Dan Harris

Ice cream makers should not be playing at geopolitics

The issues raised by Ben & Jerry’s are not just political and economic — there are legal consequences which it seems have not been fully considered


People walk past a closed "Ben & Jerry's" ice-cream shop in the Israeli city of Yavne, about 30 kilometres south of Tel Aviv, on July 23, 2021. - On July 19, Vermont-based Ben & Jerry's announced it would no longer sell its ice cream in the Israeli-occupied Palestinian territories, namely the West Bank and East Jerusalem, which have been under control of the Jewish state since 1967. More than 670,000 Jewish settlers live in the two territories, in communities widely regarded as illegal under international law. (Photo by AHMAD GHARABLI / AFP) (Photo by AHMAD GHARABLI/AFP via Getty Images)

July 29, 2021 13:18

Unilever’s letter to the JLC this week, and other attempts to distance itself from Ben & Jerry’s ill-considered decision to pull out of what the latter termed “occupied Palestinian territory”, are unlikely to be the end of the matter for either company.

Ben & Jerry’s board has managed to distil a highly complex situation into one of childlike simplicity. This is what happens when purveyors of ice cream play at geopolitics. Their mint chocolate chipolitics have been met with widespread indignation and caused both subsidiary and parent companies to suffer ongoing reputational damage.

Where pursuit of a corporate ‘social mission’ increases legal, financial, and reputational risk for the wider corporate group, it is no longer just a social mission.

Notwithstanding the intra-group arrangements, the case highlights how a subsidiary does not exist in a vacuum.

The recent outlier decision by New Zealand’s superannuation fund, a sovereign wealth fund, to divest and exclude certain Israeli banks from its investment portfolio on what it termed to be “responsible investment grounds”, illustrates the point. While the management of that fund is intended to be operationally independent from the New Zealand government, the decision was taken on behalf of a public pension fund comprised of the state’s money. Yes, the fund is on the state’s balance sheet. Reputational damage beyond the fund, to the state of New Zealand itself, was therefore entirely foreseeable.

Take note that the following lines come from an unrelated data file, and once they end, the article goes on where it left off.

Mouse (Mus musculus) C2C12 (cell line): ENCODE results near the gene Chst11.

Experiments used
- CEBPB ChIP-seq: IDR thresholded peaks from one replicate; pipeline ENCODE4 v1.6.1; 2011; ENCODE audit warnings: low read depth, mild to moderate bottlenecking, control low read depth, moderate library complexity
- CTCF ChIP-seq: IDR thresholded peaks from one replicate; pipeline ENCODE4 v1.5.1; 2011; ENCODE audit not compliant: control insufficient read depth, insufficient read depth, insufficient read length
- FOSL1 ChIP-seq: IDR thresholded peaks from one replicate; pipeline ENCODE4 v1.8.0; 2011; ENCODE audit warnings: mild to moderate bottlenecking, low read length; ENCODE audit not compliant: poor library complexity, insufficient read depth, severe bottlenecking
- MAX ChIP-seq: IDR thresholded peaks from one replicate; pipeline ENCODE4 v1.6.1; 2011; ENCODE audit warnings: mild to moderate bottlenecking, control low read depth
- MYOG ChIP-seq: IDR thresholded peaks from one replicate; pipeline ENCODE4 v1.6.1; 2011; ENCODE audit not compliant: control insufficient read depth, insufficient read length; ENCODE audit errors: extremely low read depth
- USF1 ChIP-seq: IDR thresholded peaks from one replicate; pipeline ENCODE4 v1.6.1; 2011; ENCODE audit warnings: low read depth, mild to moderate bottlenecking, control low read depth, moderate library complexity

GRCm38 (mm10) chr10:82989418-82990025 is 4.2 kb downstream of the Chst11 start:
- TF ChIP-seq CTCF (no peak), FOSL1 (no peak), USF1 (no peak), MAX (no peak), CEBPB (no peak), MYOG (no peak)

Similarly, Unilever can expect shareholder wrath on this issue, particularly from those investors who have anti-boycott policies.

For parent companies, there is always a difficult balance to be struck between respecting the fact that a subsidiary is of course a separate legal entity and its role in a corporate group. Nevertheless, the expectation of investors at the top of the structure is likely to be that there will be adequate control over the subsidiary.

The balance struck in the agreement under which Ben & Jerry’s was acquired suggests that this was topsy-turvy, with Ben & Jerry’s calling many of the shots. Even so, the terms are woolly. Ben & Jerry’s has ‘primary responsibility’ for preserving and enhancing the objectives of its historical social mission. But primary responsibility is not the same exclusive responsibility. Surely, Unilever’s lawyers will be looking closely at that.

Where the playing of ill-judged politics has financial, legal, regulatory and reputational consequences within the wider group, that is most certainly a matter for any parent company. When the decision of a subsidiary is not self-contained but has a wider impact on the group, investors are likely to expect comfort that there has been adequate cooperation within the group in advance. This is a basic tenet of group governance.

Looking forward, we must remember that as big as some multinationals are, it is still governments that make laws. When Ben & Jerry’s talks of its “values”, we must not be naive. Regardless of Unilever’s statements that it does not support Boycott Divestment and Sanctions (BDS) against Israel, the Unilever board is not the Ben & Jerry’s board. It would have been difficult for the Ben & Jerry’s board to ignore the “values” of BDS activists lobbying them. This will likely focus minds and expedite work on anti-boycott legislation in Whitehall.

Until now, the typical model for anti-boycott legislation has been the protection of a state’s foreign policy. In the United States, this can be seen both at federal level and in the anti-boycott laws of many states. This is largely because since the 1970s, anti-boycott policy has been treated as a core constituent of foreign policy, a thread running through red and blue administrations alike.

The UK has also cited foreign policy for discrete anti-boycott measures in the past, but there is another way to think about it. It is economic terrorism and therefore a matter of national security. BDS activists have always been at pains to claim they reject violence and distinguish themselves from terrorists.

They assume this to be their trump card, giving them a licence to pursue their campaigns. But in a more streetwise political environment, where politicians are looking past artificial lines between paramilitary groups and political wings, no longer should economic terrorists enjoy immunity.

Business and ethical decisions are one thing; attempts by third parties to delegitimise UK allies by seeking to harness the decision-making power of boards is a matter that is of an entirely different flavour.

Dan Harris is a partner at Chancery Advisors and head of its Boycotts and Sanctions division

July 29, 2021 13:18

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